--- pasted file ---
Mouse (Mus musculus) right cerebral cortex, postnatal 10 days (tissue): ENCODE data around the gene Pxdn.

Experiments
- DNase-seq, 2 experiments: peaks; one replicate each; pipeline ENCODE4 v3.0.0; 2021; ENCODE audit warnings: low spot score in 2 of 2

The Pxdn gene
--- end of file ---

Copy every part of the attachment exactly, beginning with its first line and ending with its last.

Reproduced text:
Mouse (Mus musculus) right cerebral cortex, postnatal 10 days (tissue): ENCODE data around the gene Pxdn.

Experiments
- DNase-seq, 2 experiments: peaks; one replicate each; pipeline ENCODE4 v3.0.0; 2021; ENCODE audit warnings: low spot score in 2 of 2

The Pxdn gene